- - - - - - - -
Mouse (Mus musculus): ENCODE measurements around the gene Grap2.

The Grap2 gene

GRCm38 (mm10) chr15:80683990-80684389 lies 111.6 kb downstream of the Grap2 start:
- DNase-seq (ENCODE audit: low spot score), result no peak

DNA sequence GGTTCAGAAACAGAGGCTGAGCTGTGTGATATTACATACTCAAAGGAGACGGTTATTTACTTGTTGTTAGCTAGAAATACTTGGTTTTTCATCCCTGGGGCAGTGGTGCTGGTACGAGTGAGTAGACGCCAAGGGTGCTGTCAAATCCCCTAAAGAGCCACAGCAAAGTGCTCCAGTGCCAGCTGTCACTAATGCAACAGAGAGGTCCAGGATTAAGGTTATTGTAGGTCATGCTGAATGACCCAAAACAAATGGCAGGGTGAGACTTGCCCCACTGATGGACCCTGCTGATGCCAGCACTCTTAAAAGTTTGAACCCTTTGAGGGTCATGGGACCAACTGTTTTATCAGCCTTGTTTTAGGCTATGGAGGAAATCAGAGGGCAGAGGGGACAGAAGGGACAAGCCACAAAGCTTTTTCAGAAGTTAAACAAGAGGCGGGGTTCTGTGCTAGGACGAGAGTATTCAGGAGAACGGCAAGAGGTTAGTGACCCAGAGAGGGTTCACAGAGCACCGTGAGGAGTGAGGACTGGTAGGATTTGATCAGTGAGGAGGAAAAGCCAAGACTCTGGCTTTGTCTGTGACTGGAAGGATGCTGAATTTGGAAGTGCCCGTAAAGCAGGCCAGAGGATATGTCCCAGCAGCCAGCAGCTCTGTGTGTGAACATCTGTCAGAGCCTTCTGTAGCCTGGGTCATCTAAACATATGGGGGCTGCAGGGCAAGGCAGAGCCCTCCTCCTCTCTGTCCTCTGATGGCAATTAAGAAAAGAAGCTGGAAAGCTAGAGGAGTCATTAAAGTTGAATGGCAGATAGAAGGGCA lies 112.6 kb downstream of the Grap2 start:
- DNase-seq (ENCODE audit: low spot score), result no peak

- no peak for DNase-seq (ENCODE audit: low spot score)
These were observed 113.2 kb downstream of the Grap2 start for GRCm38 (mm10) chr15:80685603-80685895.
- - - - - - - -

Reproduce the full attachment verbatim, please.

Mouse (Mus musculus): ENCODE measurements around the gene Grap2.

The Grap2 gene

GRCm38 (mm10) chr15:80683990-80684389 lies 111.6 kb downstream of the Grap2 start:
- DNase-seq (ENCODE audit: low spot score), result no peak

DNA sequence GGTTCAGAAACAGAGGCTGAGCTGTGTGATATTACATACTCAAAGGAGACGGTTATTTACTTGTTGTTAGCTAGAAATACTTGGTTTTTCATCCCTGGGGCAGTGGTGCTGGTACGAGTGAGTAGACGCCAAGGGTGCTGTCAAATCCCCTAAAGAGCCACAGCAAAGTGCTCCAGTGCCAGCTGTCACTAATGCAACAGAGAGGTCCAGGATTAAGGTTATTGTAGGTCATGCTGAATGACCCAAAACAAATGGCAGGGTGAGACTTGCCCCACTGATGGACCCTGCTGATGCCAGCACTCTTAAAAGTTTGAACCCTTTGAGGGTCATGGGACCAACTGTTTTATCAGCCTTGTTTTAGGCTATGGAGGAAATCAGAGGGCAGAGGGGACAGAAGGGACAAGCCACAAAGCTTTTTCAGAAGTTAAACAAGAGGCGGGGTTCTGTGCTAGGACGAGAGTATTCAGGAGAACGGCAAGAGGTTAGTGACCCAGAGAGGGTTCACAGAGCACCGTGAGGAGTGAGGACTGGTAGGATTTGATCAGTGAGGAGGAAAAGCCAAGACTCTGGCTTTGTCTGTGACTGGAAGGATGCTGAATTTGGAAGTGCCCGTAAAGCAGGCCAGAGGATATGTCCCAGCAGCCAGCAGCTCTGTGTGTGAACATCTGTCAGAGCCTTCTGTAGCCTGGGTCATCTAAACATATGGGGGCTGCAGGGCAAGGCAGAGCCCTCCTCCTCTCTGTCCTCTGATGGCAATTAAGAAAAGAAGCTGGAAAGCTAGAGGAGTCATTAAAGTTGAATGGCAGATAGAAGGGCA lies 112.6 kb downstream of the Grap2 start:
- DNase-seq (ENCODE audit: low spot score), result no peak

- no peak for DNase-seq (ENCODE audit: low spot score)
These were observed 113.2 kb downstream of the Grap2 start for GRCm38 (mm10) chr15:80685603-80685895.